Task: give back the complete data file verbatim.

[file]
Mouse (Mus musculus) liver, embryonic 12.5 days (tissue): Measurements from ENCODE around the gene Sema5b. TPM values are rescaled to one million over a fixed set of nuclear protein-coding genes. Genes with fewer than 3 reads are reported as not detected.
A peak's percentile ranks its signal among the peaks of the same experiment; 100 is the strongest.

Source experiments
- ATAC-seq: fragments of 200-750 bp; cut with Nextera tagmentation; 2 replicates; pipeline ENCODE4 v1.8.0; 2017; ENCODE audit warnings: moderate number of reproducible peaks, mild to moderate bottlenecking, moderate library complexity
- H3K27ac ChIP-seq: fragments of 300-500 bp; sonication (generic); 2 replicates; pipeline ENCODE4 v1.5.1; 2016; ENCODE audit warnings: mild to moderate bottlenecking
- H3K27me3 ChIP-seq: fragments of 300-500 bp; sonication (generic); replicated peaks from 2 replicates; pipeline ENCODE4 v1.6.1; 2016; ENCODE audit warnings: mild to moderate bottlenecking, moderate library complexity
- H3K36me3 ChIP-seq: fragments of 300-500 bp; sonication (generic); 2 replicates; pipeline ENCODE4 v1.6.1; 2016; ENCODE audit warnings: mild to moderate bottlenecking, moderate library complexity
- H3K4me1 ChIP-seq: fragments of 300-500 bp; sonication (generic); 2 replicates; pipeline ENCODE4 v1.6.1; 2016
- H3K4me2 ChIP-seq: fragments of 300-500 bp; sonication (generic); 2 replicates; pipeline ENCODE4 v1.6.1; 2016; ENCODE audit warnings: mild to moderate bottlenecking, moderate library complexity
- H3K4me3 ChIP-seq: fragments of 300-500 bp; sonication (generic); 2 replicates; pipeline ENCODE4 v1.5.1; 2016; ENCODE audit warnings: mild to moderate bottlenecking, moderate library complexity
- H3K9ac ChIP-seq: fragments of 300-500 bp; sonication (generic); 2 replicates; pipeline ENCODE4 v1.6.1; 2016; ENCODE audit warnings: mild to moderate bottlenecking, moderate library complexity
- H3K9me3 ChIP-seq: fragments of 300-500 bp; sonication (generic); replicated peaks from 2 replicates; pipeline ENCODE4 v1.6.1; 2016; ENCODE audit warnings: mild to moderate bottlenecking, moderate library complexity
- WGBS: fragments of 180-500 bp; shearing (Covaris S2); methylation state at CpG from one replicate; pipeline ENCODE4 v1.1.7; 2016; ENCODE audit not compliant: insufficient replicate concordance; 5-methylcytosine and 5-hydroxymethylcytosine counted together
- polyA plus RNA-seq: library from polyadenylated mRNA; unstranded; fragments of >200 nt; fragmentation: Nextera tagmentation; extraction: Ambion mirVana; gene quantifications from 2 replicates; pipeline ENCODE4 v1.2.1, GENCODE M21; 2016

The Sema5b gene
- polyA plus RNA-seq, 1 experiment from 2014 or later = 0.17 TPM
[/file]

Mouse (Mus musculus) liver, embryonic 12.5 days (tissue): Measurements from ENCODE around the gene Sema5b. TPM values are rescaled to one million over a fixed set of nuclear protein-coding genes. Genes with fewer than 3 reads are reported as not detected.
A peak's percentile ranks its signal among the peaks of the same experiment; 100 is the strongest.

Source experiments
- ATAC-seq: fragments of 200-750 bp; cut with Nextera tagmentation; 2 replicates; pipeline ENCODE4 v1.8.0; 2017; ENCODE audit warnings: moderate number of reproducible peaks, mild to moderate bottlenecking, moderate library complexity
- H3K27ac ChIP-seq: fragments of 300-500 bp; sonication (generic); 2 replicates; pipeline ENCODE4 v1.5.1; 2016; ENCODE audit warnings: mild to moderate bottlenecking
- H3K27me3 ChIP-seq: fragments of 300-500 bp; sonication (generic); replicated peaks from 2 replicates; pipeline ENCODE4 v1.6.1; 2016; ENCODE audit warnings: mild to moderate bottlenecking, moderate library complexity
- H3K36me3 ChIP-seq: fragments of 300-500 bp; sonication (generic); 2 replicates; pipeline ENCODE4 v1.6.1; 2016; ENCODE audit warnings: mild to moderate bottlenecking, moderate library complexity
- H3K4me1 ChIP-seq: fragments of 300-500 bp; sonication (generic); 2 replicates; pipeline ENCODE4 v1.6.1; 2016
- H3K4me2 ChIP-seq: fragments of 300-500 bp; sonication (generic); 2 replicates; pipeline ENCODE4 v1.6.1; 2016; ENCODE audit warnings: mild to moderate bottlenecking, moderate library complexity
- H3K4me3 ChIP-seq: fragments of 300-500 bp; sonication (generic); 2 replicates; pipeline ENCODE4 v1.5.1; 2016; ENCODE audit warnings: mild to moderate bottlenecking, moderate library complexity
- H3K9ac ChIP-seq: fragments of 300-500 bp; sonication (generic); 2 replicates; pipeline ENCODE4 v1.6.1; 2016; ENCODE audit warnings: mild to moderate bottlenecking, moderate library complexity
- H3K9me3 ChIP-seq: fragments of 300-500 bp; sonication (generic); replicated peaks from 2 replicates; pipeline ENCODE4 v1.6.1; 2016; ENCODE audit warnings: mild to moderate bottlenecking, moderate library complexity
- WGBS: fragments of 180-500 bp; shearing (Covaris S2); methylation state at CpG from one replicate; pipeline ENCODE4 v1.1.7; 2016; ENCODE audit not compliant: insufficient replicate concordance; 5-methylcytosine and 5-hydroxymethylcytosine counted together
- polyA plus RNA-seq: library from polyadenylated mRNA; unstranded; fragments of >200 nt; fragmentation: Nextera tagmentation; extraction: Ambion mirVana; gene quantifications from 2 replicates; pipeline ENCODE4 v1.2.1, GENCODE M21; 2016

The Sema5b gene
- polyA plus RNA-seq, 1 experiment from 2014 or later = 0.17 TPM